3:30 AM

June 24th, 2018

Kenosha is not an interesting town, not even in the best of circumstances. At 3:00 in the morning, it is utterly desolate. Karin and I were parked in the nearly empty juror’s parking lot at the county jail. We were waiting for somebody we loved to walk out the back door. This particular door is drab and grey, and it is the only door through which inmates are released. If a person did not know it was there, it would never be noticed. Perhaps it is meant to be that way. The release door at the Carson County Detention Center in Las Vegas is just the same. These doors are like wormholes that discharge beings from another world.

We came to the jail with two things: a fully charged cell phone for our inmate, and her beloved border collie. I walked around the darkened parking lot with the dog while we waited. Karin sat back in the car, and said a rosary. I could see the clock at Metra station at the end of the street. The hands moved so slowly.

The only activity while we waiting was from the cops working third shift. I half expected that one of them would come over to our car and ask what we were doing there. Nobody gave us a second glance. Apparently, this ungodly hour was the standard release time for Kenosha County. Why? I have no idea. I suspect there is no good reason for the police to release people at 3:00 AM. They do it simply because they can.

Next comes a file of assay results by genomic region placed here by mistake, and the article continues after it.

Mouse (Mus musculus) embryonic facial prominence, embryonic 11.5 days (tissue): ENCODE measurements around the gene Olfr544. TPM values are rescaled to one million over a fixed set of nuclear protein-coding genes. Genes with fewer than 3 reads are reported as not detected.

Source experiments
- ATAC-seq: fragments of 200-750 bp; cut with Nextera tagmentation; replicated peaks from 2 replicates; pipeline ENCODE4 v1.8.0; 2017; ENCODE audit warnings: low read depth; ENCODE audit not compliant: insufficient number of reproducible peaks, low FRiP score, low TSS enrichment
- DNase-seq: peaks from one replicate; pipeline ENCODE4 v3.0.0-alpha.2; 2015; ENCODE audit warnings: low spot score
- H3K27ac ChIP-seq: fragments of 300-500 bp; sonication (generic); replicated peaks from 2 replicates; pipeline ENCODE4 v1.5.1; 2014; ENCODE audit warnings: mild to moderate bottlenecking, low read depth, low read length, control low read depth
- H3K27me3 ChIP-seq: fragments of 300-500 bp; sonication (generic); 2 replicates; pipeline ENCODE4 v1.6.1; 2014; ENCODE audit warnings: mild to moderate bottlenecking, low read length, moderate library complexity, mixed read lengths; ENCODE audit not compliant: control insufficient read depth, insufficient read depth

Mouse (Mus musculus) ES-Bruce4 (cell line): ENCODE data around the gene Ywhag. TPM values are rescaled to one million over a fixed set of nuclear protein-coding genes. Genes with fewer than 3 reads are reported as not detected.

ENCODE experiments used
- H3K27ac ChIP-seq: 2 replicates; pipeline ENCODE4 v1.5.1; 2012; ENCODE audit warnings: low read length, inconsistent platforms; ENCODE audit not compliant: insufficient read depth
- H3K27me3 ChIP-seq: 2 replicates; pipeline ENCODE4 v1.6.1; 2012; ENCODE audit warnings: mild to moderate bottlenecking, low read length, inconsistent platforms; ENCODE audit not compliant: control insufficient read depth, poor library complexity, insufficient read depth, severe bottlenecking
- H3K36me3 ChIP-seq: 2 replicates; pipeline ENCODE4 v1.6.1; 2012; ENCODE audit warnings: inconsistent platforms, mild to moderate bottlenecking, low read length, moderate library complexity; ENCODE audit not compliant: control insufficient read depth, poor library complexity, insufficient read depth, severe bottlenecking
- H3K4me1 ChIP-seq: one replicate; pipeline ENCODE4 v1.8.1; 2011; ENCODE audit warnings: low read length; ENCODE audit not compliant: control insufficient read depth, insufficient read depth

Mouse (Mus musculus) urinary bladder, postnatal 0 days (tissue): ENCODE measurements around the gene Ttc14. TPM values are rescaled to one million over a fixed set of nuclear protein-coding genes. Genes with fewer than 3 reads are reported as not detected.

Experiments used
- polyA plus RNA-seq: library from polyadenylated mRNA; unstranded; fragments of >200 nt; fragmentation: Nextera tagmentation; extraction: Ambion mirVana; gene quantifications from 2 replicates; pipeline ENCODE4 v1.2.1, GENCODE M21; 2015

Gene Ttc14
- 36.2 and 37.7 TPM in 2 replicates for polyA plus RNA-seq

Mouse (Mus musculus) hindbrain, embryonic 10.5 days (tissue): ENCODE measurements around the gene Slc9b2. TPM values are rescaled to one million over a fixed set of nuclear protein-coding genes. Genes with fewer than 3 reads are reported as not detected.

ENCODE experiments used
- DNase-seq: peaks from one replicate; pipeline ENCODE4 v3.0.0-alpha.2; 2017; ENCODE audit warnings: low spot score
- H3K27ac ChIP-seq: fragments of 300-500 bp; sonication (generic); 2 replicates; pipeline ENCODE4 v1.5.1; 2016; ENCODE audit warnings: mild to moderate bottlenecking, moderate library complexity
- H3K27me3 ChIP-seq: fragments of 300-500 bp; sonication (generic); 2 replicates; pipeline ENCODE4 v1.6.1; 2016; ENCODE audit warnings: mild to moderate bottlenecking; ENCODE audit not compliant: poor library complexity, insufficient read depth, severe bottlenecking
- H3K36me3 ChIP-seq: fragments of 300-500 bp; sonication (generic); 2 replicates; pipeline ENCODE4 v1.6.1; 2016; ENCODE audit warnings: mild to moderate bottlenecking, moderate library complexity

Another car pulled into the lot. It was a white Lincoln. A young black woman got out and looked around. She seemed confused. Finally, she asked me if the grey door was the correct door for picking up her brother. I told her it was. It was oddly comforting that she was there too. Misery loves company.

I sat down on the curb. The dog sat down next to me. I listened to the birds and watched the wind rustle through the leaves of the trees. I had time to think, and to remember.

I remembered a year ago, when I had been busted for engaging in civil disobedience at Creech Air Force Base near Las Vegas. I spent the day in custody at the CCDC. They finally got tired of me there, and I was released, along with about a dozen other guys, at about 9:00 PM. I remembered the one-way exit door. It was the strangest feeling to leave the dim confines of the jail, and then suddenly be under the glaring neon lights of the Golden Nugget Casino.

I was fortunate that night. One of the other peace activists was waiting in his car to take myself and a couple other troublemakers away from that depressing place. Marcus Pegasus whisked us to a Salvadoran restaurant for hot food and cold beer. It is a joy to have somebody there when you get out of the slammer. Jail is scary. A friend who is there for you is a great comfort.

I remembered that at least one person who was released with me was a homeless guy, or at least he appeared to be. He had nobody there for him that night. He had nobody to care for him. He had no meal waiting for him. He had no place to stay that night.

That haunts me.

At  3:30 AM, our loved one came through the door. The dog ran up to her. They both got into the car.

We drove home.

 

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